Well I can see a limited appeal for this book in today's audience. It is a little slow going but if you are a fan of the period then it is a wonderful review of the Louis XI and his world. With an internet connection nearby one can look up the dozens of references to other historic figures and events that Scott weaves into the narrative.
I would say that a lot of the fiction is less intriguing than what really happened and that is why it is so interesting to look at the actual events while reading.
Scott's human insights are grand!
Very early on a paragraph caught my eye:
"The eldest and most remarkable of these men in dress and appearance,
resembled the merchant or shopkeeper of the period. His jerkin, hose, and
cloak were of a dark uniform colour, but worn so threadbare that the acute
young Scot conceived that the wearer must be either very rich or very
poor, probably the former. The fashion of the dress was close and short, a
kind of garment which was not then held decorous among gentry, or even the
superior class of citizens, who generally wore loose gowns which descended
below the middle of the leg"
In the suburb of Detroit where I live there are some old money running around and in the very same way that the Scot conceived the shabby clothed gent could be either rich or poor we too have our share of them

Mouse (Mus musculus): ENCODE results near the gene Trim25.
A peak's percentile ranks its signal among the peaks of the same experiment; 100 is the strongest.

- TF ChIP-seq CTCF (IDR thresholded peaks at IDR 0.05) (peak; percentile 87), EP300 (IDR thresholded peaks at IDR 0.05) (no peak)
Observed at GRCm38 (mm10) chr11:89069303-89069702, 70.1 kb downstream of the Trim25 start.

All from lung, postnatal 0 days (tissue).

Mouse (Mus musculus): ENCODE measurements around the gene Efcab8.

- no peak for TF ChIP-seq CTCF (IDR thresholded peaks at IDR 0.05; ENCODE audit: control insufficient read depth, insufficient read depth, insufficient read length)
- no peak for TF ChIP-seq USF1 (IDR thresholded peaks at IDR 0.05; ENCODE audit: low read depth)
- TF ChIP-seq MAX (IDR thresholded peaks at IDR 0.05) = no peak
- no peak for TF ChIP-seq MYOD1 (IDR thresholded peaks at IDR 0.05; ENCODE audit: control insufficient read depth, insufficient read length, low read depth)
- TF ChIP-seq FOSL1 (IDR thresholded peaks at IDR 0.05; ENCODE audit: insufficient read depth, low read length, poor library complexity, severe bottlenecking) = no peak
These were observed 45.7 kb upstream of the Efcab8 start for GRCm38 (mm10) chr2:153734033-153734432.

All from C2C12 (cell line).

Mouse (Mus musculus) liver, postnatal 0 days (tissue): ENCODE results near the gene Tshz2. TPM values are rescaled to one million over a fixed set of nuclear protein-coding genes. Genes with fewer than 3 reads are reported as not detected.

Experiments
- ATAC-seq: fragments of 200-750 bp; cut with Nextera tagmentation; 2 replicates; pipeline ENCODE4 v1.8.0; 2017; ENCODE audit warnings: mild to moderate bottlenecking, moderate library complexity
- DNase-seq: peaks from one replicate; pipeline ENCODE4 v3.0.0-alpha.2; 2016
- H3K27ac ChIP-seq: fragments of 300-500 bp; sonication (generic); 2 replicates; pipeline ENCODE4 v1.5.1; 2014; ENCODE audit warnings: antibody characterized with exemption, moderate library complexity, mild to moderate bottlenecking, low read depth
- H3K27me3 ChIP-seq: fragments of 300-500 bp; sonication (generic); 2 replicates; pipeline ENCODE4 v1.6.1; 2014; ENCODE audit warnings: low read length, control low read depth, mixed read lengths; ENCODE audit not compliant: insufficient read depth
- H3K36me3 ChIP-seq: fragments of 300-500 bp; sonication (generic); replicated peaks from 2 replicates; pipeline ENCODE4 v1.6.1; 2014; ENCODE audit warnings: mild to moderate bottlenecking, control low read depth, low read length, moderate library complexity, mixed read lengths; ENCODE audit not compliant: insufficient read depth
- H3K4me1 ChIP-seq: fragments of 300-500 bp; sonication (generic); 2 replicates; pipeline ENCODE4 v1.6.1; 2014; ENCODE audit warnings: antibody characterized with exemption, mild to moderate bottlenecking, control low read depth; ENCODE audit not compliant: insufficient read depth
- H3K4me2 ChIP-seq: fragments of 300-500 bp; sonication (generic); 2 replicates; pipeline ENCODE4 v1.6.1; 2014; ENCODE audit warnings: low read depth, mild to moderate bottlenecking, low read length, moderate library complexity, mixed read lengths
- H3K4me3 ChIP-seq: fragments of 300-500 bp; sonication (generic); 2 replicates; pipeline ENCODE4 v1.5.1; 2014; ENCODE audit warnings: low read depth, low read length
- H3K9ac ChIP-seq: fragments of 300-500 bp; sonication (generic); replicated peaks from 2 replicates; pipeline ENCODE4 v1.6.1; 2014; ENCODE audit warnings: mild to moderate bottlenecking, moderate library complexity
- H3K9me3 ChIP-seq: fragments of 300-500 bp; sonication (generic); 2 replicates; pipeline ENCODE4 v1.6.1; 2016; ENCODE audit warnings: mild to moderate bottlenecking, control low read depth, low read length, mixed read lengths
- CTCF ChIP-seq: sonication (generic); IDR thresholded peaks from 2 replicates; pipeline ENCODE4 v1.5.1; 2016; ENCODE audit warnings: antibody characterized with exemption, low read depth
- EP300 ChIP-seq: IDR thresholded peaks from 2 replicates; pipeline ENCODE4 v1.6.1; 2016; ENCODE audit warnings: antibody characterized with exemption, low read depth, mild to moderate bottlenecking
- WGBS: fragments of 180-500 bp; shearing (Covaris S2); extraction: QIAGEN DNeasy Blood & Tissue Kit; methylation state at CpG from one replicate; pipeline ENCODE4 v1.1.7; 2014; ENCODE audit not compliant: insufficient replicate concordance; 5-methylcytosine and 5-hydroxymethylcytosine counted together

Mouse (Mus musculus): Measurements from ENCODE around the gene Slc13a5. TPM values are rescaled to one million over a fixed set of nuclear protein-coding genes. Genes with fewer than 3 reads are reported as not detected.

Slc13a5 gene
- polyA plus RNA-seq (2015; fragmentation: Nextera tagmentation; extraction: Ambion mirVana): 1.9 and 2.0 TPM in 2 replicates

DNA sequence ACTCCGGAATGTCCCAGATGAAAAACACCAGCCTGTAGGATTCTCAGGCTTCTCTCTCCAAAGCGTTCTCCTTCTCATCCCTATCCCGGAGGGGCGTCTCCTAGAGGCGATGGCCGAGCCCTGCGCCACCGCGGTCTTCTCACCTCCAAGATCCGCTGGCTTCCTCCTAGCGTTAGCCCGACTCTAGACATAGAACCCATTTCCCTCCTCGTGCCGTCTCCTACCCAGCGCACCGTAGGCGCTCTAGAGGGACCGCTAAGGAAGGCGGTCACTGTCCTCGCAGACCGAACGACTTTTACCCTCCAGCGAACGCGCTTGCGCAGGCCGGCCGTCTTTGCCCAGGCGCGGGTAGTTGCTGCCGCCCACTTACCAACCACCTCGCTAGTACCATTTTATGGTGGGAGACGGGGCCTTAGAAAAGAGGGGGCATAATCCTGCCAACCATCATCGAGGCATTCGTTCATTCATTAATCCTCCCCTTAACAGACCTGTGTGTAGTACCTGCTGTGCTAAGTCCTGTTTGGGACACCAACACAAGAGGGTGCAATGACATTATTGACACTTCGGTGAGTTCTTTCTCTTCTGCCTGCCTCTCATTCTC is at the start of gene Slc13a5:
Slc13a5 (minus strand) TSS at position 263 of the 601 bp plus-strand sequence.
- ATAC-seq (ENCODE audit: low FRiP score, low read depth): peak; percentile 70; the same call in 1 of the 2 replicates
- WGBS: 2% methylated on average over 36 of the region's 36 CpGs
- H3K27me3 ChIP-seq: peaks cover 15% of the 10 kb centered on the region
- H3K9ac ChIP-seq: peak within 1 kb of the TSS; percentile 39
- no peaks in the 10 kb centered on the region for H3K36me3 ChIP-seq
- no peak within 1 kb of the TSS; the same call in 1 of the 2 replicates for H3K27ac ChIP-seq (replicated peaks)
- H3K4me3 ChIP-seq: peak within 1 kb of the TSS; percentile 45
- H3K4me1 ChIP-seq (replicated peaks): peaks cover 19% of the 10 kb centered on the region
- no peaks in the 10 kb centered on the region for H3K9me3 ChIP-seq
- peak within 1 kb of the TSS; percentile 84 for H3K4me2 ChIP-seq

In this paragraph Quentin is lectured by the Bohemian:
""Simply," replied the Zingaro, "that those who know aught of the Most
Christian King, are aware that the purpose about which he is most anxious,
is always that which he is least willing to declare. Let our gracious
Louis send twelve embassies, and I will forfeit my neck to the gallows a
year before it is due, if in eleven of them there is not something at the
bottom of the ink horn more than the pen has written in the letters of
A very period way of saying "more than meets the eye."
De Comines corrects his majesty on the merits of "moderation"
""At least I would have your Majesty be in a condition to discuss them
"Yet moderation, De Comines, moderation in success, is—no one knows
better than you—necessary to its ultimate advantage."
"So please your Majesty, the merit of moderation is, I have observed, most
apt to be extolled (praised) by the losing party. The winner holds in more esteem
the prudence which calls on him not to leave an opportunity unimproved.""
Quentin's conversation with the Bohemian at his moment of death is captivating:
""Unhappy, most unhappy being! Think better! let me speed for a priest—these
men will delay yet a little longer. I will bribe them to it," said
Quentin. "What canst thou expect, dying in such opinions, and impenitent?"
"To be resolved into the elements," said the hardened atheist, pressing
his fettered arms against his bosom; "my hope, trust, and expectation is
that the mysterious frame of humanity shall melt into the general mass of
nature, to be recompounded in the other forms with which she daily
supplies those which daily disappear, and return under different forms—the
watery particles to streams and showers, the earthy parts to enrich their
mother earth, the airy portions to wanton in the breeze, and those of fire
to supply the blaze of Aldebaran and his brethren.—In this faith
have I lived, and I will die in it!—Hence! begone!—disturb me
no farther!—I have spoken the last word that mortal ears shall
He is talking about dust to dust & ashes to ashes, Scott is able to calmly discuss the various views of the world and the after life with out judgment.